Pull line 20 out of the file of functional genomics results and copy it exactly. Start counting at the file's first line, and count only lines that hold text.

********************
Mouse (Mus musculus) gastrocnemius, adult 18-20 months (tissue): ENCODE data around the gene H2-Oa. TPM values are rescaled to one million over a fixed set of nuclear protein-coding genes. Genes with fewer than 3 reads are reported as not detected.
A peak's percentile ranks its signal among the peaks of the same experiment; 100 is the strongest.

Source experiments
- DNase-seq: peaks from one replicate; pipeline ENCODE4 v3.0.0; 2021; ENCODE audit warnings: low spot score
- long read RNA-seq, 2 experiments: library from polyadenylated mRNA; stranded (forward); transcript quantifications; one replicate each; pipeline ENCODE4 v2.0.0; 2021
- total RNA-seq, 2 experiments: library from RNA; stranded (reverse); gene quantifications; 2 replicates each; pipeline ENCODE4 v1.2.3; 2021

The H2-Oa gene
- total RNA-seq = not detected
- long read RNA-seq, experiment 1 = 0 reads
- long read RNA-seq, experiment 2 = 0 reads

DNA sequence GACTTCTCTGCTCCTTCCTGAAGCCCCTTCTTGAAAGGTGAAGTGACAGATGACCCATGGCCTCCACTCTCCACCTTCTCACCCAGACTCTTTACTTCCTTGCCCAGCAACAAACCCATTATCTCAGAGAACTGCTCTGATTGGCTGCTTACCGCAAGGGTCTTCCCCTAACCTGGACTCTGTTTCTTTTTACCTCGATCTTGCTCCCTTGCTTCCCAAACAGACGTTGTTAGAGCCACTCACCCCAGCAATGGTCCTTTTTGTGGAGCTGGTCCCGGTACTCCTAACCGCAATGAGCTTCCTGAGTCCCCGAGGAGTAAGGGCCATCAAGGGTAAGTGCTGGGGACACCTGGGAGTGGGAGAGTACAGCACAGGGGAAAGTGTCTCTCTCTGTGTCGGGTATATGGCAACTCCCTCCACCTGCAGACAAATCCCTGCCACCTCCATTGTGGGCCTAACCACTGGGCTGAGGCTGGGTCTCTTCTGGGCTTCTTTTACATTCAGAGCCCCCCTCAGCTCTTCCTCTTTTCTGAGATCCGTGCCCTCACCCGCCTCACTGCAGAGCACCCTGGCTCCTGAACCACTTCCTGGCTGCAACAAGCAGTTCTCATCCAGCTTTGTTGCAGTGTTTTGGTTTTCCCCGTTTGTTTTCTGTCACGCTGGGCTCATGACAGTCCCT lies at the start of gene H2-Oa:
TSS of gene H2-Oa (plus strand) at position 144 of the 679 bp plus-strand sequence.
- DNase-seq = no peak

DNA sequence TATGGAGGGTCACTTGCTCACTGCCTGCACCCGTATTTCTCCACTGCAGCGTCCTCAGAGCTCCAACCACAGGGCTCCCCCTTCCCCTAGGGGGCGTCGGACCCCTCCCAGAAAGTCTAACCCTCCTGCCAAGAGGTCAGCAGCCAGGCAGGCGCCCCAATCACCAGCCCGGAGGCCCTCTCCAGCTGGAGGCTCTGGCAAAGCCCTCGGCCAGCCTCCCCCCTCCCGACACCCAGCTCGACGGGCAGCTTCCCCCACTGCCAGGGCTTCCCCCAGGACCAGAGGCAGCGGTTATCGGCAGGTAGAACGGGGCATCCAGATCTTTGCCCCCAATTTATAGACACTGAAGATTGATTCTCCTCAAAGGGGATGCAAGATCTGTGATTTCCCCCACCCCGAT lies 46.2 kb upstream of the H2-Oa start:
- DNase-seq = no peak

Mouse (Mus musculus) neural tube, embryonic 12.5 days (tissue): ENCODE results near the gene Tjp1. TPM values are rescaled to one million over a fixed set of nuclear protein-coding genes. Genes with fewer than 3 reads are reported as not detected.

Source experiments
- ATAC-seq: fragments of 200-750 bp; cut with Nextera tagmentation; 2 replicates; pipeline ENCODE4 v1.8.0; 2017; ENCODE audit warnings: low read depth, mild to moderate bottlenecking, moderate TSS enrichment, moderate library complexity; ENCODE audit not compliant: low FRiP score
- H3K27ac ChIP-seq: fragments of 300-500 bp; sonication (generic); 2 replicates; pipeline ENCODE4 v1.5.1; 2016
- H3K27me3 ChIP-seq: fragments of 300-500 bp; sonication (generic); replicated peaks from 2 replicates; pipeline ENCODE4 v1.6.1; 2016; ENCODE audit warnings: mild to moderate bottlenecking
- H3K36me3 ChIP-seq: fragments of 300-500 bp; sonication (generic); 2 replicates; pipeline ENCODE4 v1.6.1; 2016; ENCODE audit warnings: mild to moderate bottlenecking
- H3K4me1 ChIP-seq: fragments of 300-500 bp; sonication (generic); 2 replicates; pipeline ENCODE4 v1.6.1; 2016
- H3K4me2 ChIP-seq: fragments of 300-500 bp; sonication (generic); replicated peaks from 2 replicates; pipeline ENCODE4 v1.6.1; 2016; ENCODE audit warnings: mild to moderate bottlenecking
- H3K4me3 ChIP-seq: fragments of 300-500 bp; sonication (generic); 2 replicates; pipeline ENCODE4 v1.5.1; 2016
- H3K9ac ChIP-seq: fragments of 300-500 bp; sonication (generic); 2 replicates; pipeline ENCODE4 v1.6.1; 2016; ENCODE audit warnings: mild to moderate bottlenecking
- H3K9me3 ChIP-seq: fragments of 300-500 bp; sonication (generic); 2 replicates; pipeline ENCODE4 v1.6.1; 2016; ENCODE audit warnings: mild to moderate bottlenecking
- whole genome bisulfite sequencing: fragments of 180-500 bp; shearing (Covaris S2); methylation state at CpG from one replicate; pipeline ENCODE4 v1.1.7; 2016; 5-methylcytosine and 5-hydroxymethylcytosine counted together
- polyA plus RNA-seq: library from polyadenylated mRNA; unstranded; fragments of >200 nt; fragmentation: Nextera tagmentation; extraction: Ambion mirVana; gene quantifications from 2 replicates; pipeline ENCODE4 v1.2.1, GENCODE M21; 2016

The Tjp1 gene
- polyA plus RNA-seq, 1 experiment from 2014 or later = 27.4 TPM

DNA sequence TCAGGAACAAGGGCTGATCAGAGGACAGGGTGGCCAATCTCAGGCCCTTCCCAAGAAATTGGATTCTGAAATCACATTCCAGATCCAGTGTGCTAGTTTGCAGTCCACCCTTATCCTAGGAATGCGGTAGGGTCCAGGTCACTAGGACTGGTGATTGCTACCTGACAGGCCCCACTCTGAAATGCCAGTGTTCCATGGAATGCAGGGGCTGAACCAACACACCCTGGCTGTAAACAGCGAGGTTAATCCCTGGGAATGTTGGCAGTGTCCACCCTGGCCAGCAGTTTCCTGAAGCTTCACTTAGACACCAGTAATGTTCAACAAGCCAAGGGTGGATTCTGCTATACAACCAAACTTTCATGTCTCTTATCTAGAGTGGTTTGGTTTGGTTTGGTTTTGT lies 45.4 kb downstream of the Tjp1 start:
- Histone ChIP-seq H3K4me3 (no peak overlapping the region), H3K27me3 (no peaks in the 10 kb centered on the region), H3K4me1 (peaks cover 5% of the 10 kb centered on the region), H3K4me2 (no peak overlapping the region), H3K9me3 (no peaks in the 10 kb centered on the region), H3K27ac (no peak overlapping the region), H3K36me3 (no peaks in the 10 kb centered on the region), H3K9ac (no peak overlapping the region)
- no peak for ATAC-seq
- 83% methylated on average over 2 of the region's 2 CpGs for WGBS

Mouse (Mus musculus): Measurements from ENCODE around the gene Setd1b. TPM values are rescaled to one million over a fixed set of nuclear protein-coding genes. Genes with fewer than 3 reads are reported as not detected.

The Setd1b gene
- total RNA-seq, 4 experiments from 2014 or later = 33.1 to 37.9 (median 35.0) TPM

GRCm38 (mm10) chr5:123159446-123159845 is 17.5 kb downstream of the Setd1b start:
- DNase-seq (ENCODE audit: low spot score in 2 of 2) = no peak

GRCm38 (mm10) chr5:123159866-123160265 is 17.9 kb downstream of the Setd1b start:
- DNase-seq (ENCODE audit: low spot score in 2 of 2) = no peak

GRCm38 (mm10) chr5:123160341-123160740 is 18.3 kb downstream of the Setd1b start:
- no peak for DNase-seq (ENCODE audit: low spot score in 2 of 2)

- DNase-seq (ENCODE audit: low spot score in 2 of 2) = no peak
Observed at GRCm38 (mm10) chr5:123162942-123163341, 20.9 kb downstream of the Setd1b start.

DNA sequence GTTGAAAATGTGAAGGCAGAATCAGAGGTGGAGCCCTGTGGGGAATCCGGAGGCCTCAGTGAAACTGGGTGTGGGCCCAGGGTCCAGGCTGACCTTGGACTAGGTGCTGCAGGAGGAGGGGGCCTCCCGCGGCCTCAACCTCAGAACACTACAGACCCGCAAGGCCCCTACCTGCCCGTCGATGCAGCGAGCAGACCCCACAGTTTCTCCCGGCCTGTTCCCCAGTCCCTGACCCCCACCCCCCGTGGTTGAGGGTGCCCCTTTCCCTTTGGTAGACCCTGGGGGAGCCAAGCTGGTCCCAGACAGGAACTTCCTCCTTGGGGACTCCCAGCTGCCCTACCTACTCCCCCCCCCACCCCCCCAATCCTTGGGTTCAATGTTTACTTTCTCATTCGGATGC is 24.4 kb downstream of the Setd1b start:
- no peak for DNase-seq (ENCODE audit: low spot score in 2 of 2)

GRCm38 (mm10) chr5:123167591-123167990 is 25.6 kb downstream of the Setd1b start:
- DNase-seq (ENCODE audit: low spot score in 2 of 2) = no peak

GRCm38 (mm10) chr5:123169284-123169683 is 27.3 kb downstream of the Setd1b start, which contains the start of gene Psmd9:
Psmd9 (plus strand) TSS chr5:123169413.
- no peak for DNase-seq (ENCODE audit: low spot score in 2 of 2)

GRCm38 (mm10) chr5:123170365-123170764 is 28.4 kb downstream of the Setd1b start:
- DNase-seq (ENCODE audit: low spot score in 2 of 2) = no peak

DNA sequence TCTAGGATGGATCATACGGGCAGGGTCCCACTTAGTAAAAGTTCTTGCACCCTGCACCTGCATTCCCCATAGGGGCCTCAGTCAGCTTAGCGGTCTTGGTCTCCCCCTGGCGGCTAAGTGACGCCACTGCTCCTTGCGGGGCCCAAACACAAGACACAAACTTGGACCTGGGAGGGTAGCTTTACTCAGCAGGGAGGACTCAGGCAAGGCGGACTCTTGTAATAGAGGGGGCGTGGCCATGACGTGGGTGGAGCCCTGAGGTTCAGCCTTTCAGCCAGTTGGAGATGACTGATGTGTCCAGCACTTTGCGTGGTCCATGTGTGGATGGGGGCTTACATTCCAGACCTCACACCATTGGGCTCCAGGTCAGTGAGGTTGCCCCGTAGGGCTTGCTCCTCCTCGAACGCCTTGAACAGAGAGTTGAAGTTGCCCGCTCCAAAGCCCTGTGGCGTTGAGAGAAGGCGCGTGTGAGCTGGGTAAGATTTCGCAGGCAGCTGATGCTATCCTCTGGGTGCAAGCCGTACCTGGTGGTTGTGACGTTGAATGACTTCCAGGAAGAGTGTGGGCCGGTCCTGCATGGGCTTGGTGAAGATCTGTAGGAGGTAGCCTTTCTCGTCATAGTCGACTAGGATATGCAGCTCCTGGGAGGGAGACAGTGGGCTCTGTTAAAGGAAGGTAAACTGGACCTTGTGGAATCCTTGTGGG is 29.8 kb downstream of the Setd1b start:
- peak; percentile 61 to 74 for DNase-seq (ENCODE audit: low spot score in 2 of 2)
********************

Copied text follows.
- H3K27me3 ChIP-seq: fragments of 300-500 bp; sonication (generic); replicated peaks from 2 replicates; pipeline ENCODE4 v1.6.1; 2016; ENCODE audit warnings: mild to moderate bottlenecking